The data also will be used to adapt 3-D geophysical computer models used for oil and gas exploration to models that will help predict results of future geologic carbon sequestration efforts.
"The current models depend on some assumptions," says Norm Warpinski (6116), Sandia carbon sequestration program manager. "We don’t know where those assumptions are wrong."
"We might raise more questions than we answer," he says. "But that’s OK. This is a stepping stone to larger projects."
Sandia’s role is to provide technical support of the geologic modeling effort and study in detail the chemical reactivity and fate of the CO2 in laboratory tests.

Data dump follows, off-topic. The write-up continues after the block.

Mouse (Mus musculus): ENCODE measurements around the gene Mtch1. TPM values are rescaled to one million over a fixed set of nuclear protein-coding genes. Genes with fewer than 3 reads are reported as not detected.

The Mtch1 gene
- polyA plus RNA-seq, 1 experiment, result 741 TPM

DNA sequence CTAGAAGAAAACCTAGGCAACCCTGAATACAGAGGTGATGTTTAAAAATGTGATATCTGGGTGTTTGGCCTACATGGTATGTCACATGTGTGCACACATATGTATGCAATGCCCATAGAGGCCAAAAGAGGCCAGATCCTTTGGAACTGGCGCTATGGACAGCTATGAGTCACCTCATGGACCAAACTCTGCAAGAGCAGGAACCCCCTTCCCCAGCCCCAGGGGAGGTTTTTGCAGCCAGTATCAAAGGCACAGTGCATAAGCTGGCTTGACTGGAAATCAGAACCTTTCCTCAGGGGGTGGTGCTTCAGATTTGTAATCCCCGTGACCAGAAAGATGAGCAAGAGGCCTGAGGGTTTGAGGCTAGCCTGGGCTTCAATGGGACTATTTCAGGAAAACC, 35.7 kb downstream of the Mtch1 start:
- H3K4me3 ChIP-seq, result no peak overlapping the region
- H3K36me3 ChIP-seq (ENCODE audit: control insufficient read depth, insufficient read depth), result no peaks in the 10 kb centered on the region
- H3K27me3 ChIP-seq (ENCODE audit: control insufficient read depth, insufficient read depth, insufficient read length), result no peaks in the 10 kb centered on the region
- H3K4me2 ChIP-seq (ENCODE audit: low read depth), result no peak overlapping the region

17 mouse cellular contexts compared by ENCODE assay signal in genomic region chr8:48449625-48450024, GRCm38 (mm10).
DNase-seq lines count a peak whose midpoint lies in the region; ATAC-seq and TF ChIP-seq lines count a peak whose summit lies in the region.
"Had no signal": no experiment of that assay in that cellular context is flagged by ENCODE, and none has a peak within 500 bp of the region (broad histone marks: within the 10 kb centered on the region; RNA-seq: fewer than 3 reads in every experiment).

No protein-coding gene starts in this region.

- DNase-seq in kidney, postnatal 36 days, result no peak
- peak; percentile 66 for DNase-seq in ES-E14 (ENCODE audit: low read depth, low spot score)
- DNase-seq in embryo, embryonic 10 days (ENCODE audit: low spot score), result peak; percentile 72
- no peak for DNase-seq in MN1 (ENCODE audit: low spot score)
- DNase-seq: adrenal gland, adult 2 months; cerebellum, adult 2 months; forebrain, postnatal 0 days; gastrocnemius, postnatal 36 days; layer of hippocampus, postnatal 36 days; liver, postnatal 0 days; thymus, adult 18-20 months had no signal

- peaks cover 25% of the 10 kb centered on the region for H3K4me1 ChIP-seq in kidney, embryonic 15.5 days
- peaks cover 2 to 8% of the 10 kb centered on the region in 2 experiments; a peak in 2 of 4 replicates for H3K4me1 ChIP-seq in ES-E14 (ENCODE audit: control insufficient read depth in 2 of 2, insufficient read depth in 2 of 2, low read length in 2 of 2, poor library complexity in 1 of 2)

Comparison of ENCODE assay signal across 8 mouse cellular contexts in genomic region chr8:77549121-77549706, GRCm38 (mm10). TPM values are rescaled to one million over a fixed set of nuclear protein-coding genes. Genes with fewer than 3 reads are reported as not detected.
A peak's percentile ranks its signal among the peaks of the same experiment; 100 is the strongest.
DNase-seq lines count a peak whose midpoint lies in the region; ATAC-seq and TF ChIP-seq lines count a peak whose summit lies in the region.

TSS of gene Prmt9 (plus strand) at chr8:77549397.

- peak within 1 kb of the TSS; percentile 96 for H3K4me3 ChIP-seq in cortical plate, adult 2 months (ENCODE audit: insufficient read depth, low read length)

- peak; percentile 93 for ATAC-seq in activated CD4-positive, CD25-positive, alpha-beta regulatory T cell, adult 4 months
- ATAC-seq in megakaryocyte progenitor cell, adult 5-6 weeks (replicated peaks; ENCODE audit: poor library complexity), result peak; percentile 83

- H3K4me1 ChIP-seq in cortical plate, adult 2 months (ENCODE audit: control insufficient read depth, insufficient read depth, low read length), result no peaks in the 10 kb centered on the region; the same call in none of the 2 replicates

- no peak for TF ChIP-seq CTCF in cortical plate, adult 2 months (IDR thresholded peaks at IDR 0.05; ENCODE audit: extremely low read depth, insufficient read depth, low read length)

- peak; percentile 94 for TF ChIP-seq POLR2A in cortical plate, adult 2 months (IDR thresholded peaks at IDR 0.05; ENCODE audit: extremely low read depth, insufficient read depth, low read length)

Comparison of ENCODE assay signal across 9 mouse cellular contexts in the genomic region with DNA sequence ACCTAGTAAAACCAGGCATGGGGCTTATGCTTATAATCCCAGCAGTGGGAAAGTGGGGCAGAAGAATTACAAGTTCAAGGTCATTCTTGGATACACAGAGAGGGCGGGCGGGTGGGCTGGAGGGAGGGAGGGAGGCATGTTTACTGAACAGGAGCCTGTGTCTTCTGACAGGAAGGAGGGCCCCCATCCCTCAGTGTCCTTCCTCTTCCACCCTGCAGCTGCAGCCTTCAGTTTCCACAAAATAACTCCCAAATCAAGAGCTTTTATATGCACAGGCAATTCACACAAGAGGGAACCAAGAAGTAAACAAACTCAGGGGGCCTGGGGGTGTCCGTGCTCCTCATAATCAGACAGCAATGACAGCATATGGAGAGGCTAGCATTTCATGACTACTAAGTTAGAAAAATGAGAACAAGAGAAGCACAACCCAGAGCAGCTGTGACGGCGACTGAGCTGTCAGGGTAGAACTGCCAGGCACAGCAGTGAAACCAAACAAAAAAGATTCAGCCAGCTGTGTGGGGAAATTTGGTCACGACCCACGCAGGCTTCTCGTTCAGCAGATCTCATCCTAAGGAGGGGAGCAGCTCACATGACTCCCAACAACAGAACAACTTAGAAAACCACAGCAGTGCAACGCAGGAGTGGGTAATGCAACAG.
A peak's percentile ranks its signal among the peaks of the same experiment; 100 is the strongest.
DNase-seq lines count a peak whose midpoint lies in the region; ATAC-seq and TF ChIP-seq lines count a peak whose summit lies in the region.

During the past year Sandia researchers have conducted a series of lab experiments on core samples from the reservoir to study the expected chemical interactions between the CO2, a brine, and the underground minerals. They’ll test post-CO2 core samples, as well.
The Strata reservoir near Hobbs is the first US site dedicated to CO2 sequestration rather than enhanced oil recovery. (The oil industry pumps CO2 into active oil reservoirs as a way to recover remaining oil that is difficult to extract.)
Sandians involved in the project include Norm, Jim Krumhansl (6118), Carlos Jove-Colon (6851), John Lorenz, Scott Cooper (both 6116), and Hank.